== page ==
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Greek god of vegetation, viticulture and ecstasy or intoxication. He was also called Bromios (noisy) or Bakchos (shouting) because of the noise his entourage made. From this derives the name Bacchus, which is common in Roman mythology. He is usually depicted with ivy or vine tendrils and grapes. His external attributes are the thyrsos staff wreathed with ivy and vines as a symbol of fertility and the kantharos (drinking vessel for wine) shown in the centre of the picture, on which Dionsysus is depicted with a satyr (left) and in conversation with Hermes, the messenger of the gods (right). Dionysus also holds such a kantharos in his right hand. Dionysus' female companions were the Maenads. The oldest mention of him dates from the 13th century BC, although there are several different versions of his birth and life story.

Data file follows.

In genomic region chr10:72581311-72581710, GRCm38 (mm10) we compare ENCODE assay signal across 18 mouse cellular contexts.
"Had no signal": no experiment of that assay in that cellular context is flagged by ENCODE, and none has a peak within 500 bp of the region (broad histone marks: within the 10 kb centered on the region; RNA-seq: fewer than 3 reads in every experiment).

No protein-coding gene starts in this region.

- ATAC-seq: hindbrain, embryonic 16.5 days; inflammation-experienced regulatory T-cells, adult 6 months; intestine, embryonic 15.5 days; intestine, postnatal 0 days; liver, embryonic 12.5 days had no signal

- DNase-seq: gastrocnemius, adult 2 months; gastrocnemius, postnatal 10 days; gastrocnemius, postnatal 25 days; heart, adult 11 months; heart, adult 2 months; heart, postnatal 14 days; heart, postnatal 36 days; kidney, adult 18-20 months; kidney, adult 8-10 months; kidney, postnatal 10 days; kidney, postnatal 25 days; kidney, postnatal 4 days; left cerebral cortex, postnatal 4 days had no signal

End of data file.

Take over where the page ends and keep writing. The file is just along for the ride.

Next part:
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The world's largest Lexicon of wine terms.

26,403 Keywords · 47,035 Synonyms · 5,323 Translations · 31,737 Pronunciations · 205,273 Cross-references
made with by our author Norbert F. J. Tischelmayer. About the Lexicon